Load their deck before they load yours. Then whoever blinks first wins. Its no different than the playground, kids.

Anonymous said...

blinks first loses. i mean loses. ;) see. i'm ready for retirement.

Steve said...

First anonymous above the other anonymous.

Actually, you're missing my very hypothetical point.

But here's a breakdown.

If you're selling to a network that only wants to see script, you have to adapt. The last thing you want to do is have them assign a writer that you neither like nor want to your project. Right?
But: If you wrote the cartoon on the board and then had it backwards transcribed... (That makes it "Written by" you, BTW) you're giving them what they want but doing it the way you want.

I'm simply saying you - the artist who writes on board - have more places to sell cartoons, and more options on how to sell them, than I... the animation writer who cannot draw.

But it entails you working smartly, in a way the buyer can understand.

I know, by the way, that there isn't a single mention about "Creavitity" and "Quality" in this discussion. It's not about that. It's about selling.

But if you do sell a show, and you do maintain control, then you can do the board driven show that you want to do.

Moving on now.

Marty said...

Not sure if this would help or not, but in the early days of Eek! The Cat, Savage Steve Holland and Bill Kopp would pepper their outlines with the occasional funny drawing to illustrate the story. They weren't always necessary from a clarity standpoint, but they usually got a laugh, which went a long way toward selling us network folks (yes, I was a network folk back then) on the episode.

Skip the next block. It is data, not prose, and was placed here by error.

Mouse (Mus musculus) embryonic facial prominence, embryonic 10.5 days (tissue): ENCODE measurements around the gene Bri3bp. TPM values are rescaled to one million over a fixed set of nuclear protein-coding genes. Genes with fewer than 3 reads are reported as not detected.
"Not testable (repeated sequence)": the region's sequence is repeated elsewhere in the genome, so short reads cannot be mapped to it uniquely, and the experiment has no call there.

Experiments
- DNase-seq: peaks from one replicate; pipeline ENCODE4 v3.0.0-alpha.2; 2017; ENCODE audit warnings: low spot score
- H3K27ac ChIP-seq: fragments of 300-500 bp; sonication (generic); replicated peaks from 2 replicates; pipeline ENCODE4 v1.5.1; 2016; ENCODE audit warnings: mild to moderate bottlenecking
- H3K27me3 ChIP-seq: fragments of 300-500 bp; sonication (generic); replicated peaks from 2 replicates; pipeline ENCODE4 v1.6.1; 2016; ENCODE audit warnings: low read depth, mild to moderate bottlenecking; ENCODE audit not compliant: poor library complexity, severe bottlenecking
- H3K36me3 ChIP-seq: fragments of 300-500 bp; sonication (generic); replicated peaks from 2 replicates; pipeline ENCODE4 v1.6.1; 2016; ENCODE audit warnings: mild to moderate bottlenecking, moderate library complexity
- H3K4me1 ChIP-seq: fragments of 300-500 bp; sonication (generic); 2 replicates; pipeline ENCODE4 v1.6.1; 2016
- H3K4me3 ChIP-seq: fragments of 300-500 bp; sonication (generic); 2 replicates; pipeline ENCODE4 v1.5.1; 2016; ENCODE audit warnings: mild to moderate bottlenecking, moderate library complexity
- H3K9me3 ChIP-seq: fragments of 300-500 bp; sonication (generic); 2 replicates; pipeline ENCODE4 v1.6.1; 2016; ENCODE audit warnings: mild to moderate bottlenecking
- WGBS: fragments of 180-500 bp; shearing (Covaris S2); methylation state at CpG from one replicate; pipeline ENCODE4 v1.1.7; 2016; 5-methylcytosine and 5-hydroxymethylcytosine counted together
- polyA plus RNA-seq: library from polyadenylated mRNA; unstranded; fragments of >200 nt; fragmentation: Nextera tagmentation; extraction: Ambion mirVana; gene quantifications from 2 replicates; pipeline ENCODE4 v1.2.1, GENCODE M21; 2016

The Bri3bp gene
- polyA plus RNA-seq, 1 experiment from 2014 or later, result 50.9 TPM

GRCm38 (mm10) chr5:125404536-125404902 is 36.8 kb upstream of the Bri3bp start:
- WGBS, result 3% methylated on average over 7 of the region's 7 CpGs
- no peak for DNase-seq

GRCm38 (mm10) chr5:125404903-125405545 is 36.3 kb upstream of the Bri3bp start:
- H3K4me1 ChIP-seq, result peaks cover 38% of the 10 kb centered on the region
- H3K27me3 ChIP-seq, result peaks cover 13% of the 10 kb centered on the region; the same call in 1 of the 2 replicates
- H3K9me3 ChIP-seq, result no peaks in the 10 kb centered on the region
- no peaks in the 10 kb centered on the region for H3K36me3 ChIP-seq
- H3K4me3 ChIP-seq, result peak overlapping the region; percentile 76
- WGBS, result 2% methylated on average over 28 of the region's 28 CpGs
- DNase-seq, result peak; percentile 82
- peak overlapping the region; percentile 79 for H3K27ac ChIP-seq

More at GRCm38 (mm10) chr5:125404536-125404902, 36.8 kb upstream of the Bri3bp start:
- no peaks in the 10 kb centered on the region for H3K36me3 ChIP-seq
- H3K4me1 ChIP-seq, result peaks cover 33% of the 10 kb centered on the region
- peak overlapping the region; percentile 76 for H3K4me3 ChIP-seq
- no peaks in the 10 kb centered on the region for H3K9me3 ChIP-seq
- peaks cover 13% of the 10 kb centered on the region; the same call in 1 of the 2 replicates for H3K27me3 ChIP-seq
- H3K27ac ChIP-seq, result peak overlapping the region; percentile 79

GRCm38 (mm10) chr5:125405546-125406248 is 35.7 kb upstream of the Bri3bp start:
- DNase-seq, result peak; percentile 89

Matt Wayne said...

No offense, Anonymous #1, but many directors say that storyboard artists don't know as much about storyboarding as they think they do.

I've often heard of directors staying up late fixing boards because the artist didn't have the storytelling chops to stage the script. And just imagine what they say about all of us in Korea.

Anonymous said...

My point is - ANY show, any board, any cartoon - can be backwards transcribed into script form.

not for the purposes of editing or attempting to improve the show. any notes generated off a transcription would only push the whole process backwards to square one

Steve said...

This is not a creative discussion.

It's a business discussion.

Really? To square one? You don't think that what is visual can be turned into words?

How do you feel about books?

Anonymous said...

Cave paintings, music, and oral history came first. The alphabet tech brought up the rear and quickly became a favorite with religions, governments, anti-governments, and economies (much like the internet today, and blogging for that matter.) I have found the finest art usually follows the same trajectory through the mind. So does a good pitch. Not to say I don't love a good novel. And freedom of the press, of course.

There are no business discussions among artists except those that can be written off. Which is all of them.

Alex Weitzman said...

The key here to Steve's real topic (selling a show) is that the power is not in the hands of the artist. And before you complain that it should be, or that you can fight for it to be, consider that it has NEVER been this way.

It's a very simple - and painful, yes - truth: THEY HAVE THE MONEY.

Sigh. Sucks, don't it? But that's the brutal and ugly truth about the entertainment business: the guys who have the money get to set the rules. Once you've sold the show and you're in production, they still exert control but you have more leverage, since you can claim the "win" of having sold it and can insist that your vision is what they bought in the first place. But when it comes to getting your foot in the door, it's their way or the highway.